As far as help from any level of government, it would be refreshing if our elected state and federal representatives were more visionary. It takes looking down the road 10 years and saying, “Where do I want public education to be, and what do I need to do to make that happen?”

Of course more resources are vitally important, since public education is a labor intensive enterprise. But just as important is relief from onerous regulations and rules. Think about all the resources needed now to run a state or federal government. If we educated every child well, most of the money we spend now would be decreased. We would need fewer jails and less social service benefits, and we would be more productive as an economy.

Are there any additional thoughts you’d like to share with us that haven’t been covered above?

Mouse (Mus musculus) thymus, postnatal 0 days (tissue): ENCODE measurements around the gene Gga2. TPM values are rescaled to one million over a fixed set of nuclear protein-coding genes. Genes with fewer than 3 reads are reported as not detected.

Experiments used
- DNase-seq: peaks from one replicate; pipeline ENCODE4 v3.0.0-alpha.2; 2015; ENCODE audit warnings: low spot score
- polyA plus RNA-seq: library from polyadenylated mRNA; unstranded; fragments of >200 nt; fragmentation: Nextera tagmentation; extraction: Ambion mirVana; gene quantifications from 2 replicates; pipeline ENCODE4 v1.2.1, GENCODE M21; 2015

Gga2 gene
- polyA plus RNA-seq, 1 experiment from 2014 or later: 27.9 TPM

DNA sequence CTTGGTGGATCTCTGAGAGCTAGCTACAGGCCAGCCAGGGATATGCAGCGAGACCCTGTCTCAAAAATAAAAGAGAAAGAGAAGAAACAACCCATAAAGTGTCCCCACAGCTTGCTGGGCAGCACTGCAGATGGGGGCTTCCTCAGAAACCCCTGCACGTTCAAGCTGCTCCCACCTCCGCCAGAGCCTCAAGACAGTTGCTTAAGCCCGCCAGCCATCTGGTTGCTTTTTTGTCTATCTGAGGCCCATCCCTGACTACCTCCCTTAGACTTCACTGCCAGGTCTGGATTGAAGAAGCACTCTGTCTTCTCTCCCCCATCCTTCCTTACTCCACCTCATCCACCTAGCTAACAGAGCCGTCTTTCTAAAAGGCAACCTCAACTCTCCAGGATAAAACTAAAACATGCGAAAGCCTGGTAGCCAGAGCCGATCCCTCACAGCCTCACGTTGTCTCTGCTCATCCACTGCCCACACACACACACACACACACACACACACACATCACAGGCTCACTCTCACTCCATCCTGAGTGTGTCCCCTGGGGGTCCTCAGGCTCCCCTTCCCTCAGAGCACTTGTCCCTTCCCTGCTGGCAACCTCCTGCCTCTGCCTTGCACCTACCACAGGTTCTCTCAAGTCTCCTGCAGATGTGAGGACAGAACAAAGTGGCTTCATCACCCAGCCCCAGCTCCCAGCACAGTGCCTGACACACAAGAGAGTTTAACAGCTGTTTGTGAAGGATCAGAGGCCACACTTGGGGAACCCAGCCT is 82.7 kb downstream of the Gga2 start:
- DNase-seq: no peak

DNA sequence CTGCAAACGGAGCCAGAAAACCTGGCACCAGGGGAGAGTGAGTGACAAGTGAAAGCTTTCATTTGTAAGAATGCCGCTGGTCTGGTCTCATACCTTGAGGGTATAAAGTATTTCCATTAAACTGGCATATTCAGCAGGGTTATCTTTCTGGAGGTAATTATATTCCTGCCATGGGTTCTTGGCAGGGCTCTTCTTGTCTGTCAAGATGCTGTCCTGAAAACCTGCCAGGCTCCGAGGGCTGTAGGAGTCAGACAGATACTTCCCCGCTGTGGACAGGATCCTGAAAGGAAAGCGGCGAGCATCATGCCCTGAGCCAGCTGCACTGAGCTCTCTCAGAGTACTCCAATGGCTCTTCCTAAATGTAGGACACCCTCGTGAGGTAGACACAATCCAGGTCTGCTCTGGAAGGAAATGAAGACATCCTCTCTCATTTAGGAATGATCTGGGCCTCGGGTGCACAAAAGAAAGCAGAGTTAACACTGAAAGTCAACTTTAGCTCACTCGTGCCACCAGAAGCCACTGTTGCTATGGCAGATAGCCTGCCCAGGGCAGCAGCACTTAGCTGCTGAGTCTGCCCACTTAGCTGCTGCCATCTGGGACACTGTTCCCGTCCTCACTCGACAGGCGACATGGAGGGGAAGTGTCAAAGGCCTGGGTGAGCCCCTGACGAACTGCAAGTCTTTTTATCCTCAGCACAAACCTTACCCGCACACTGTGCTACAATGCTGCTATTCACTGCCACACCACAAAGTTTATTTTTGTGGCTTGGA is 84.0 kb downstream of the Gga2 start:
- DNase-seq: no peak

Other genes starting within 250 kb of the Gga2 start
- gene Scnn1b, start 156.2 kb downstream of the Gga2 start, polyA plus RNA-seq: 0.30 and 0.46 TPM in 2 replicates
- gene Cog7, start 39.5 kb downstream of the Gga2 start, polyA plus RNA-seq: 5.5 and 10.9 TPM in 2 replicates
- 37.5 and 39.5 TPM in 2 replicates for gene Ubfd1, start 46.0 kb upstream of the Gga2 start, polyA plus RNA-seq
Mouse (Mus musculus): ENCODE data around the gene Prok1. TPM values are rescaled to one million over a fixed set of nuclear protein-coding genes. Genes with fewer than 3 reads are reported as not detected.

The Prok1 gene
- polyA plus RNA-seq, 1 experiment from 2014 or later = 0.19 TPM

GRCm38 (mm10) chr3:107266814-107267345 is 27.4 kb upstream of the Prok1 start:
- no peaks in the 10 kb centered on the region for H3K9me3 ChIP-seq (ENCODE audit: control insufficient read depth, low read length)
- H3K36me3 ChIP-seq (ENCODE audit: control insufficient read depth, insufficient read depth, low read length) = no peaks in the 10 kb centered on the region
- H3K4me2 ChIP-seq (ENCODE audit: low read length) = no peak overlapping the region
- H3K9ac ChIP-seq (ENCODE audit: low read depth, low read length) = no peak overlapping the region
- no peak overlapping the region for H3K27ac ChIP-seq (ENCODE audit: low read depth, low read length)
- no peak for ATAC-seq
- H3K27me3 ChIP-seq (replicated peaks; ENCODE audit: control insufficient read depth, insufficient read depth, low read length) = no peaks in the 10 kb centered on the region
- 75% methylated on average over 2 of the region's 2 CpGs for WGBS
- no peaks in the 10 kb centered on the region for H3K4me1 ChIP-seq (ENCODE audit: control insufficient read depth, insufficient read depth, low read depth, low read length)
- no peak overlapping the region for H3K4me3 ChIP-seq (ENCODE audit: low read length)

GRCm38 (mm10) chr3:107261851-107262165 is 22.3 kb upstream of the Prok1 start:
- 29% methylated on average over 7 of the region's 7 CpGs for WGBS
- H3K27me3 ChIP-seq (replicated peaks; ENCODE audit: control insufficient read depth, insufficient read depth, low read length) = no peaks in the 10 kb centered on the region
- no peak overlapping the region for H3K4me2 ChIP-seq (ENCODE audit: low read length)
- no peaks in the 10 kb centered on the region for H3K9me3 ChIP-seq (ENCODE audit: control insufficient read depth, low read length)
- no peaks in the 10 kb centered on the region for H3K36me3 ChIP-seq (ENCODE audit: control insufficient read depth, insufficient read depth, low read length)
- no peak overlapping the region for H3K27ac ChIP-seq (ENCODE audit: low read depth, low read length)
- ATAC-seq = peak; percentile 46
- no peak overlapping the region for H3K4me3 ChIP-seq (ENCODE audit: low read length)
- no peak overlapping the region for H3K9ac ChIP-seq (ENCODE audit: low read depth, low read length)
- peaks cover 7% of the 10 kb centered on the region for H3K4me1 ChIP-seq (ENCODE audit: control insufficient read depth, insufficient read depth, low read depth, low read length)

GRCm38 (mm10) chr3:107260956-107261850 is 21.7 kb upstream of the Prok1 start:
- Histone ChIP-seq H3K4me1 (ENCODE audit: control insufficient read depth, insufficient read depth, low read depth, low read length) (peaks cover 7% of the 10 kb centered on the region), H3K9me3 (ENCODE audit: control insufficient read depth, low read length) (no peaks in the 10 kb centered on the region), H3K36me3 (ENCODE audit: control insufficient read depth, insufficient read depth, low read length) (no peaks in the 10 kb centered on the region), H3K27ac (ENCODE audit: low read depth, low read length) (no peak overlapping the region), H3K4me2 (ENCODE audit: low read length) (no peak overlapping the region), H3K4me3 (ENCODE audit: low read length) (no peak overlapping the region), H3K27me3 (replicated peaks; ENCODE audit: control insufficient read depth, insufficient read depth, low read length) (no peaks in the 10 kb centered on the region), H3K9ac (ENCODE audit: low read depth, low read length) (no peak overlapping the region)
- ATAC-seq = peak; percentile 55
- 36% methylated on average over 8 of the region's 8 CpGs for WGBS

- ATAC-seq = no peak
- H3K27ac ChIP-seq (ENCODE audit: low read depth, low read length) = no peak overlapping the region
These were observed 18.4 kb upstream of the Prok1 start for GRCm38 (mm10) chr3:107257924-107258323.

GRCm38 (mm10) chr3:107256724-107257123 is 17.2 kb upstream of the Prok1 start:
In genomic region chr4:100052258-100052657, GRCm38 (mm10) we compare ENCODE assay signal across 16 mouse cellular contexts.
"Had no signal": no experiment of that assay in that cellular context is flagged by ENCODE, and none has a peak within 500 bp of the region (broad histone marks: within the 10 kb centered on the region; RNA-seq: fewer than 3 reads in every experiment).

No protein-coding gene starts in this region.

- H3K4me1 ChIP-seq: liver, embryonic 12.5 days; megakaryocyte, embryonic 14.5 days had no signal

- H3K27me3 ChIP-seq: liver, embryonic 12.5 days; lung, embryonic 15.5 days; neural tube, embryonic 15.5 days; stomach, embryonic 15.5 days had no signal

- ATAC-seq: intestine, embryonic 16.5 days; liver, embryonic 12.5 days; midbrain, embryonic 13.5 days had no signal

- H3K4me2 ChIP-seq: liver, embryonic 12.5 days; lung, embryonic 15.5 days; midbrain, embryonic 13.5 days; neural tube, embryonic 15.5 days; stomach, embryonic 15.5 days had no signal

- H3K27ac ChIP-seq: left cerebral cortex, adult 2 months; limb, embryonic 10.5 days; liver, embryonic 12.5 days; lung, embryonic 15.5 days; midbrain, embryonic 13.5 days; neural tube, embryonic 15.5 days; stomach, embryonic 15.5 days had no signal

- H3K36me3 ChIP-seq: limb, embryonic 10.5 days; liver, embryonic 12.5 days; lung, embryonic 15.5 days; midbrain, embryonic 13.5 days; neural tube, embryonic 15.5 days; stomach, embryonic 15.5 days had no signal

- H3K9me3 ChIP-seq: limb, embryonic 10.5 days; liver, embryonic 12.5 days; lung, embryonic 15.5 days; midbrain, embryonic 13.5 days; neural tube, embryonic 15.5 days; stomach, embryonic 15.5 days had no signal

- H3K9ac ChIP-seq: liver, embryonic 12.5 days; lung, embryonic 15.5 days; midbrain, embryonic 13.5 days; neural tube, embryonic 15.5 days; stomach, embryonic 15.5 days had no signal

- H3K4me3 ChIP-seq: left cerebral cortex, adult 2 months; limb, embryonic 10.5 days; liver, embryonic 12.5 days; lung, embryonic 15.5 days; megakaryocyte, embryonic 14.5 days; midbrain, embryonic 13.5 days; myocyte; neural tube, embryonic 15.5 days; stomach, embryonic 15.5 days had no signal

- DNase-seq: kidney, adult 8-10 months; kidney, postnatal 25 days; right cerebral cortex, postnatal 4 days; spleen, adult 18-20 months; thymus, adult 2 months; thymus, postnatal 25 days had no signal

The bottom line is that raising our standards is absolutely necessary so each child can succeed.

One of my favorite quotes comes from Michelangelo, who said, “The greatest danger for most of us is not that our aim is too high and we will miss it, but it is too low and we will make it.”

Until every child is given the chance to be successful, we cannot rest. America is a great country, and public education is the cornerstone of our democracy. It is crucial for the future of our democracy and the future of public schools that all children have the opportunity to be successful.

Joetta Sack-Min|June 5th, 2014|Categories: Board governance, Center for Public Education, Common Core State Standards, Educational Research, State School Boards Associations|Tags: , |

Oklahoma legislature lauds record-setting school board member